The Minnesota Court of Appeals has held that the de facto LLC doctrine does not exist in Minnesota and that the LLC-by-estoppel doctrine is inapplicable where a party’s intention to deal solely with an LLC is induced by fraud.
In Stone v. Jetmar Properties, LLC, Ortega gave Hammond an unsecured $200,000 loan to develop property that Ortega had planned to sell to Jetmar, Hammond’s LLC. The sale was not completed because Hammond could not obtain sufficient funds. Although the loan was to be repaid in three days, Hammond never repaid it. A few months later, Hammond met Stone and convinced him to invest more than $50,000 in Jetmar projects. Hammond convinced Stone to quitclaim a rented duplex to Jetmar so that Jetmar’s balance sheet would show sufficient assets to obtain further financing. Hammond promised to reconvey the property in sixty days and told Stone he could continue to keep the rent from the tenants.
Hammond recorded the deed the next day and mortgaged the duplex to Ortega the day after that in exchange for Ortega’s agreement to extend the $200,000 loan. Ortega recorded the mortgage a few days later after confirming that Jetmar had title. Ortega foreclosed on the duplex about seven months later, sending notice to the tenants who forwarded it to Stone. Relying on Hammond’s assurances that all would be well, Stone did not contact Ortega to assert his interest in the duplex. A couple of months later Ortega conducted a foreclosure sale at which he purchased the duplex in return for his $200,000 loan to Jetmar. About a week later, Hammond filed Jetmar’s articles of organization. Apparently neither Ortega nor Stone knew that Jetmar had not been formed. Stone filed suit against Jetmar, Hammond, and Ortega seeking damages and a declaratory judgment that he owned the duplex. Jetmar and Hammond defaulted.
Judge Lansing held that Stone’s quitclaim dean to Jetmar was void because Jetmar did not exist at the time. Neither the de facto entity doctrine nor the entity-by-estoppel doctrine prevented Stone from reclaiming title to the duplex. Judge Lansing held that an element of the de facto doctrine was not met because Hammond made no colorable attempt to form the LLC at the time Stone conveyed the duplex. She further held that the de facto entity doctrine cannot apply to LLCs. Minnesota’s corporations act, which is based, in pertinent part, on the MBCA of 1950, abolished the de facto corporation doctrine. The reporter’s notes to the Minnesota LLC statute state that corporate law should apply to analogous portions of the LLC statute. Because the LLC statute’s section stating that an LLC’s existence begins at filing is based on a similar corporations act section, the de facto entity doctrine cannot apply to LLCs.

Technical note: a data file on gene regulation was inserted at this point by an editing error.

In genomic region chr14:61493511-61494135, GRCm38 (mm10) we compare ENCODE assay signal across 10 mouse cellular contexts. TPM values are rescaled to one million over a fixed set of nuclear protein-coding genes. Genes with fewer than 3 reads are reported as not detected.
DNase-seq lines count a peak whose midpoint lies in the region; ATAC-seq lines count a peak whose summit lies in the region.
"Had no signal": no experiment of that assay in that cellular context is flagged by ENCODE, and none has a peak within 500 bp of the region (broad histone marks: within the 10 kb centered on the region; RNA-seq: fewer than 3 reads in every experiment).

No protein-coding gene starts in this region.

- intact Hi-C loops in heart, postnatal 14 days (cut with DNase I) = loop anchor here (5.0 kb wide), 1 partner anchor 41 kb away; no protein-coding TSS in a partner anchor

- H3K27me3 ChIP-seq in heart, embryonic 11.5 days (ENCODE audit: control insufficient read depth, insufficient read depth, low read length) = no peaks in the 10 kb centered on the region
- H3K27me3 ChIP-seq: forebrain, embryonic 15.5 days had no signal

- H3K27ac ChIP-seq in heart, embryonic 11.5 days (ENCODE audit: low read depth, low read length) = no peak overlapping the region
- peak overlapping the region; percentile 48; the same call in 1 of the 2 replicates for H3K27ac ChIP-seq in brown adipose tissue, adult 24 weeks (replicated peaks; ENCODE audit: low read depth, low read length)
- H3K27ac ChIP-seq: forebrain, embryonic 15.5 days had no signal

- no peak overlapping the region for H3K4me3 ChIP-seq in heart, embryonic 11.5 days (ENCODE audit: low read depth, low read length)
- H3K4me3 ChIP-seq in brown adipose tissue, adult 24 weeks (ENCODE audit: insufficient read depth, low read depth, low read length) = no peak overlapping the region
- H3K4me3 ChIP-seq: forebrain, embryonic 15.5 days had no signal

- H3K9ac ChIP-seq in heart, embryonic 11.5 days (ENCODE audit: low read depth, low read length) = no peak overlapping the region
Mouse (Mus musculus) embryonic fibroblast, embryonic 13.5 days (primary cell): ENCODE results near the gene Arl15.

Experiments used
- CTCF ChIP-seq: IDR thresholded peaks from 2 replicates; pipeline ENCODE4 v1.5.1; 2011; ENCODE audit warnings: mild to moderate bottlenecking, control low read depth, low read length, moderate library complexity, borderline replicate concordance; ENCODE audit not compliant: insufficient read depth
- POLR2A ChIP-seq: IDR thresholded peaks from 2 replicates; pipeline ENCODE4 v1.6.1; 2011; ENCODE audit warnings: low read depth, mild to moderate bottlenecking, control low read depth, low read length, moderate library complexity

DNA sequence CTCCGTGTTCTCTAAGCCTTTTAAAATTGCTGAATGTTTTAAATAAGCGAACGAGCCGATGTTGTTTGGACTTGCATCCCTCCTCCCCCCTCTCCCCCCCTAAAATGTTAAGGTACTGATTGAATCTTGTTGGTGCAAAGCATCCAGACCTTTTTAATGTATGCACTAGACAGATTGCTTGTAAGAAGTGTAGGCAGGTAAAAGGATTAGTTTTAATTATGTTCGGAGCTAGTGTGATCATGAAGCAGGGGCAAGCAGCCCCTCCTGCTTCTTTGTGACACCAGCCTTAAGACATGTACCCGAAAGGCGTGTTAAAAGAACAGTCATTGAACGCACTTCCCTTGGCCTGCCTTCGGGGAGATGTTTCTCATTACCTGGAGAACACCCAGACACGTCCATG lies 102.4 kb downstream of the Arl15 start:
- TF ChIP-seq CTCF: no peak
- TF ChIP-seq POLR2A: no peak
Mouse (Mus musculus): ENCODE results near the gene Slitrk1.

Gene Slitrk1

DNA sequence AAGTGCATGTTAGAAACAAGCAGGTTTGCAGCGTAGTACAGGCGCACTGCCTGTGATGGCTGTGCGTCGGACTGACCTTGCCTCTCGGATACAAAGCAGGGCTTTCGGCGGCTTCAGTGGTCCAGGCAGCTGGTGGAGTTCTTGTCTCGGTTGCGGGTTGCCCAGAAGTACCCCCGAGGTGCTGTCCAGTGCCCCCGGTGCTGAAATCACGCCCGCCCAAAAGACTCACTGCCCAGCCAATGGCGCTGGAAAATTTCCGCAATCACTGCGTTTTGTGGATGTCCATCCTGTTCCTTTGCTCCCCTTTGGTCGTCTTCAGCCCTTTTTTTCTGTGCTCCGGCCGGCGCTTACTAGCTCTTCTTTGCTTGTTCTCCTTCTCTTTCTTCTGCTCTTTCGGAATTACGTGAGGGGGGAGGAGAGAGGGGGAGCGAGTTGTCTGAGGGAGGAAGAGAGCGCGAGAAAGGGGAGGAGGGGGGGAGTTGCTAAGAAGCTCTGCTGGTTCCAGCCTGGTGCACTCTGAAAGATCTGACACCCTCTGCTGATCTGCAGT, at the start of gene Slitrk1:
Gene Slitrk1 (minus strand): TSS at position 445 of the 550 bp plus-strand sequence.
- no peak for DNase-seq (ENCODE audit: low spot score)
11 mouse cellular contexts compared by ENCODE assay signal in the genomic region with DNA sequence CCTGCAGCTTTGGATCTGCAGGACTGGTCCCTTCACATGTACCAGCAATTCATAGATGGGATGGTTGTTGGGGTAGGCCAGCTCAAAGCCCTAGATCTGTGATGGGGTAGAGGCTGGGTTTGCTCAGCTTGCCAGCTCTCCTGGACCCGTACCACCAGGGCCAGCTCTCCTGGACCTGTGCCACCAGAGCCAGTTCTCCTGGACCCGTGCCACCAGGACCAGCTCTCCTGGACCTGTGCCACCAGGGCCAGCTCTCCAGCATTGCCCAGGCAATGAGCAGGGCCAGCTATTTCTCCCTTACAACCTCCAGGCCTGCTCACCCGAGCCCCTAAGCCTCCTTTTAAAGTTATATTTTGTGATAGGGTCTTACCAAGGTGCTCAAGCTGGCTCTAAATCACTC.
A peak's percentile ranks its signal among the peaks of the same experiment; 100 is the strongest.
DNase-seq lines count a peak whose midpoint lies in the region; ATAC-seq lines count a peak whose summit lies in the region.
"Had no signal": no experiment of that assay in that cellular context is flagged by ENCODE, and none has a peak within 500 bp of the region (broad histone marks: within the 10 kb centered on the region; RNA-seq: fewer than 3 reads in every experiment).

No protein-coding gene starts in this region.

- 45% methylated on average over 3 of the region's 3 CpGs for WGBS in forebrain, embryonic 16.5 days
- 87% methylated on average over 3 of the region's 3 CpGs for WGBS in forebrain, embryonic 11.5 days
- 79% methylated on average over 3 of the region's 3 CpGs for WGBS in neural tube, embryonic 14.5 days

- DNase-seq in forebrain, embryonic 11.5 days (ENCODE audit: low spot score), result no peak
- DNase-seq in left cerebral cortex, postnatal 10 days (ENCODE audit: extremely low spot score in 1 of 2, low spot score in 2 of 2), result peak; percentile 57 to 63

The entity-by-estoppel doctrine was not abolished by statute but does not allow Ortega to retain the duplex. Although Stone intended to deal only with Jetmar, not Hammond, that intention was induced by fraud, which allows the court to decline to apply the entity-by-estoppel doctrine. Thus Stone cannot be estopped from seeking to recover the duplex.
As a policy matter, it makes sense to be consistent in applying the defective formation doctrines of de facto entity and entity-by-estoppel. The drafters of the current MBCA concluded that the 1950 MBCA’s attempt to end the de facto corporation doctrine was misguided; courts continued to provide equitable relief despite the statute. Whether the drafters were right in that conclusion is less than obvious and the survival of the 1950 MBCA provisions in a few states, such as Minnesota, suggests that the appropriate policy choice is not obvious. The entity-by-estoppel doctrine is so amorphous that perhaps the best one can say is that, if their courts are consistent, then they’ve made an appropriate choice in terms of defining the doctrine.
This case could be taught in Chapter 19 either right before or just after P.D. 2000, L.L.C. v. First Financial Planners, Inc., on casebook page 745. It would make a good contrast with P.D. 2000, L.L.C. on the entity-by-estoppel question.
One other aspect of this case caught my eye. Jetmar’s counsel was Alex W. Russell, Esq. Mr. Russell practices with, and, in fact, seems to be the only lawyer at, the firm called, “Evening & Weekend Law Offices”. This is an interesting marketing technique and I wonder whether Mr. Russell’s practice is helped or hurt on the whole by his choice of firm name.